Taken together, these findings strongly suggest that many addiction experts across different countries disagree with the current legal classifications of some recreational drugs. Examples that fall within this group include ecstasy, marijuana, and LSD. It is important to note that these three substances are not to be considered harmless. Indeed, we discuss the risks associated with each of these substances in the relevant chapter (Chapter 6 for ecstasy, Chapter 14 for marijuana, and Chapter 15 for LSD). However, one might at least question whether the classification of these substances is commensurate with the associated risks or harms based on existing evidence from the addiction research field.

Inappropriate scheduling of drugs potentially has several negative consequences. First, it could mislead users with respect to the risks associated with the use of a particular substance. Second, it could (and probably does) distort the legal penalties associated with being found guilty of possessing or distributing various drugs. Finally, current drug laws are a major impediment to conducting research that could lead to new medications based on heavily regulated categories of substances (Nutt et al., 2013; Nutt, 2015). The relevance of this last issue can be seen in chapters where we discuss examples of medication development involving cannabinoids, hallucinogens, or ecstasy.

The attempt by Nutt and others to rank drugs according to some kind of harm index is not without its critics. For example, despite the fact that the second survey by Nutt and colleagues (2010) attempted to improve on their earlier effort by generating separate ratings for harm to the user versus harm to others, Caulkins and coworkers (2011) strongly criticized the methods used in the study. They additionally argued against the general approach of attempting to compare different substances with respect to the harms they produce, and most importantly they disagreed with the proposition that harm ratings should be used to determine a society’s drug policies. Whereas Weissenborn and Nutt (2012) argue for “the need for a more balanced drugs policy that is free from historical, social, political, or media influences.” (p. 219), the Canadian addiction pharmacologist Harold Kalant proposes that any useful classification system needs to be supported by most members of the society and their elected representatives (Kalant, 2010). Whether we like it or not, such support depends not only on objective criteria (i.e., factual evidence) but also on historical precedence, political considerations (e.g., the alcohol and tobacco lobbies), and individual and collective value judgments regarding the relative benefits and risks of using a given substance. Accordingly, “final decisions [regarding drug classification] do not rest upon scientific knowledge alone, but also on individual value systems and ideologies...and those of scientists are just as varied as those of politicians or ordinary citizens.” (Kalant, 2010, p. 1147).

The Schedule of Controlled Substances is based on legislation passed in 1970, and since that time there have been very few instances of a drug being issued a change in classification. Considering the massive amount of new information on drug abuse and addiction obtained since 1970, perhaps it is time to reexamine the current system and reconsider at least some drug schedules based on this information. Yet it seems that western governments are resistant to such an action. When Jocelyn Elders, Surgeon General of the United States under President Bill Clinton, publicly suggested that the country should at least discuss the possibility of legalizing currently illegal drugs in order to reduce crime, she was roundly criticized by most politicians and later fired by Clinton after making additional controversial statements regarding adolescent sexual behavior. More recently, David Nutt, who was then chair of the Advisory Council on the Misuse of Drugs in the U.K., was fired after releasing a pamphlet criticizing his country’s drug classification system while asserting that the legal substances alcohol and tobacco are more harmful to users and to society than the heavily regulated substances cannabis, ecstasy, and LSD. In the United States, the trend for more and more states to legalize cannabis either for medical purposes or for both medical and recreational use (see Chapter 14) indicates that at least locally, changes can occur in drug laws. Similar changes at the federal level are not yet evident, although recent articles in the popular press show that people are increasingly questioning our rather antiquated drug classification system (Ingraham, 2018).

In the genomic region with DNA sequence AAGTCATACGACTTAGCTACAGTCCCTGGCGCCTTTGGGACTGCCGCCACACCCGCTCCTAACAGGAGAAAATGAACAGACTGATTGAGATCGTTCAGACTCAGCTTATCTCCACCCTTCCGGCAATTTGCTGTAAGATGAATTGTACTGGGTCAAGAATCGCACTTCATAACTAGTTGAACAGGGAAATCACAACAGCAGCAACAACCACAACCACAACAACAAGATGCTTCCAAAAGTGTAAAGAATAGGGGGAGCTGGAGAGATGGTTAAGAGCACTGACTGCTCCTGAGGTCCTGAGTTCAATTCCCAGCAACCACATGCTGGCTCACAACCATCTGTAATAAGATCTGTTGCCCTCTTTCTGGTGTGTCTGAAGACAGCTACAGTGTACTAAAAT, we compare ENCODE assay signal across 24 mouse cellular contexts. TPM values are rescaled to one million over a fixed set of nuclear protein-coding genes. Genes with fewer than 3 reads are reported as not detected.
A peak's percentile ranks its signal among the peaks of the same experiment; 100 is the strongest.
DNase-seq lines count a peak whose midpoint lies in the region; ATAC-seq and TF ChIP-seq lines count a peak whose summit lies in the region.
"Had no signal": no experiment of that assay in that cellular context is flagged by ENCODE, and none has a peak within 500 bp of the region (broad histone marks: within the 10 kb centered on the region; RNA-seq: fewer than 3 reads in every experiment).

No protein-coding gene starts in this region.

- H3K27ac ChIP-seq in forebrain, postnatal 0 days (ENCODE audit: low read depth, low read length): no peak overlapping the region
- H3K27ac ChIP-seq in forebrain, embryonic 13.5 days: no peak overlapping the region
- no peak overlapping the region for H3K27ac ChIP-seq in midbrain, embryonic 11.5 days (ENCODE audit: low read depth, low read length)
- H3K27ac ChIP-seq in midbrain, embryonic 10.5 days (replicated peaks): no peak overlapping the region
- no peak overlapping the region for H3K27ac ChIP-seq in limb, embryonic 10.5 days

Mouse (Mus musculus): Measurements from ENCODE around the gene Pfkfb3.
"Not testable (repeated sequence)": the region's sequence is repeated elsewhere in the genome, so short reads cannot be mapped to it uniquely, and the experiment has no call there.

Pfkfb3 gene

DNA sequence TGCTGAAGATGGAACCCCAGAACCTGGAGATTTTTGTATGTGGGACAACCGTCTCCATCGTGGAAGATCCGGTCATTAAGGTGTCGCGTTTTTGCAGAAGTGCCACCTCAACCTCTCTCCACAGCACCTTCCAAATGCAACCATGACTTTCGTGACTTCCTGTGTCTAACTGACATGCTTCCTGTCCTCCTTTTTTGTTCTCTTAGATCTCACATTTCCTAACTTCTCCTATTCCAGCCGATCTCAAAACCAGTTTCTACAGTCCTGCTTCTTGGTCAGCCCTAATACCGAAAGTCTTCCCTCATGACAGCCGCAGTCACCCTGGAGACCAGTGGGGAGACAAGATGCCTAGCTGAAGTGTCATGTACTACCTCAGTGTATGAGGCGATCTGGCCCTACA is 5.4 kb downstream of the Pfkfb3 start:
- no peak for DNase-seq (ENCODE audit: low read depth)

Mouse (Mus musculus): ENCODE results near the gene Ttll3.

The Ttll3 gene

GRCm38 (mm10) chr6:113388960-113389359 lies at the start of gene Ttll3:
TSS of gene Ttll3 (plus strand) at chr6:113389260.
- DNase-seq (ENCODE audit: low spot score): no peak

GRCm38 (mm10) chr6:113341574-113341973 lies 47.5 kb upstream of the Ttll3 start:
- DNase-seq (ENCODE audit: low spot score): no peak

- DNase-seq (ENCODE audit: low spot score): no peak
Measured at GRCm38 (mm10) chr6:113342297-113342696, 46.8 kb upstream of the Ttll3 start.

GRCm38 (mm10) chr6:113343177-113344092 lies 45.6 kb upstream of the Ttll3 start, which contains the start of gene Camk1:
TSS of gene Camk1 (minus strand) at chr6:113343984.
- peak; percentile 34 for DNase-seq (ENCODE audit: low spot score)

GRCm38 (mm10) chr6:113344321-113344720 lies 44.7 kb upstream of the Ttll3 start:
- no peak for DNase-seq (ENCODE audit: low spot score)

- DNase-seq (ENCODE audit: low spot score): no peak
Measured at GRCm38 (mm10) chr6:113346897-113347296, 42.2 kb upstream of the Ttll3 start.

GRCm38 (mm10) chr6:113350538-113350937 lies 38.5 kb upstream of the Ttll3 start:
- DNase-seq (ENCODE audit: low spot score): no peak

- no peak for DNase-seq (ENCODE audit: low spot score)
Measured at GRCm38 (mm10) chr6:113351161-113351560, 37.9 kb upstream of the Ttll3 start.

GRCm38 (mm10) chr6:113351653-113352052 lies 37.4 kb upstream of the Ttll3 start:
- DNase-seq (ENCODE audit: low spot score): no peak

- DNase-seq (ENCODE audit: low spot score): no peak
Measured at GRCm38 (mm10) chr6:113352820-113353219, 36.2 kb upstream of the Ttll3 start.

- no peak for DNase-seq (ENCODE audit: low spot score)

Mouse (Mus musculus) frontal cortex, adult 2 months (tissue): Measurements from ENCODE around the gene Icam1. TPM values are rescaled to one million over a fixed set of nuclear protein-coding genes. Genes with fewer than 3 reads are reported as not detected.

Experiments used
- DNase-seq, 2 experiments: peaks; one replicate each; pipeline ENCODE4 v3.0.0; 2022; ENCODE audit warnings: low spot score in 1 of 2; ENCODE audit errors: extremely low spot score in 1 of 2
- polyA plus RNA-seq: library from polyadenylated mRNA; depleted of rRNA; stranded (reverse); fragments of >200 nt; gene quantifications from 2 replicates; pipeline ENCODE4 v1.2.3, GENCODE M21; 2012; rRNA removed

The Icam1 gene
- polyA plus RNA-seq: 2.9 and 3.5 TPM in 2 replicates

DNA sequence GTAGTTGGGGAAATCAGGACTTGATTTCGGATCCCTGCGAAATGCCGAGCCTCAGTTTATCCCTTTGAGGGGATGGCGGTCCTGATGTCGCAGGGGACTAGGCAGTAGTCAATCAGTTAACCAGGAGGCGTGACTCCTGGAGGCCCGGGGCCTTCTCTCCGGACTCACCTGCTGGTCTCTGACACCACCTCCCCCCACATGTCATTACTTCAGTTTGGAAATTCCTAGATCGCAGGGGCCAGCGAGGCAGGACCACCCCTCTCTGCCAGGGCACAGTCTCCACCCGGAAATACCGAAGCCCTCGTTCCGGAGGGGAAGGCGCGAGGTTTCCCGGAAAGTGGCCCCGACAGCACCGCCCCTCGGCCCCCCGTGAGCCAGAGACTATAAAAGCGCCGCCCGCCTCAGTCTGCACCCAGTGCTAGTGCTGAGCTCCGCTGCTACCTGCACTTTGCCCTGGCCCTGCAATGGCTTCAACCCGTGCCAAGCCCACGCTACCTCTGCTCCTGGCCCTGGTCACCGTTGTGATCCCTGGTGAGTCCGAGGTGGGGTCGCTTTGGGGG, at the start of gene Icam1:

Caulkins, J. P., Reuter, P., and Coulson, C. (2011). Basing drug scheduling decisions on scientific ranking of harmfulness: false promise from false premises. Addiction, 106, 1886–1890.

Hilts, P. J. (1994). “Is nicotine addictive? It depends on whose criteria you use.” New York Times, August 2, 1994, section C, p. 3.

Ingraham, C. (2018). The irrationality of modern drug laws, in one chart. Washington Post, January 9. Available at Accessed 3/8/18.

Kalant, H. (2010). Drug classification: science, politics, both or neither? Addiction, 105, 1146–1149.

Nutt, D. (2015). Illegal drug laws: Clearing a 50-year-old obstacle to research. PLoS Biol., 13(1): e1002047. doi: 10.1371/journal.pbio.1002047.

Nutt, D. J., King, L. A., and Nichols, D. E. (2013). Effects of Schedule I drug laws on neuroscience research and treatment innovation. Nat. Rev. Neurosci., 14, 577–585.

Nutt, D. J., King, L. A., and Phillips, L. D. (2010). Drug harms in the UK: a multicriteria decision analysis. The Lancet, 376, 1558–1565.

Nutt, D., King, L. A., Saulsbury, W., and Blakemore, C. (2007). Development of a rational scale to assess the harm of drugs of potential misuse. The Lancet, 369, 1047–1053.

van Amsterdam, J., Opperhuizen, A., Koeter, M., and van den Brink, W. (2010). Ranking the harm of alcohol, tobacco, and illicit drugs for the individual and the population. Eur. Addict. Res., 16, 202–207.

Weissenborn, R., and Nutt, D. J. (2012). Popular intoxicants: what lessons can be learned from the last 40 years of alcohol and cannabis regulation? J. Psychopharmacol., 26, 213–220.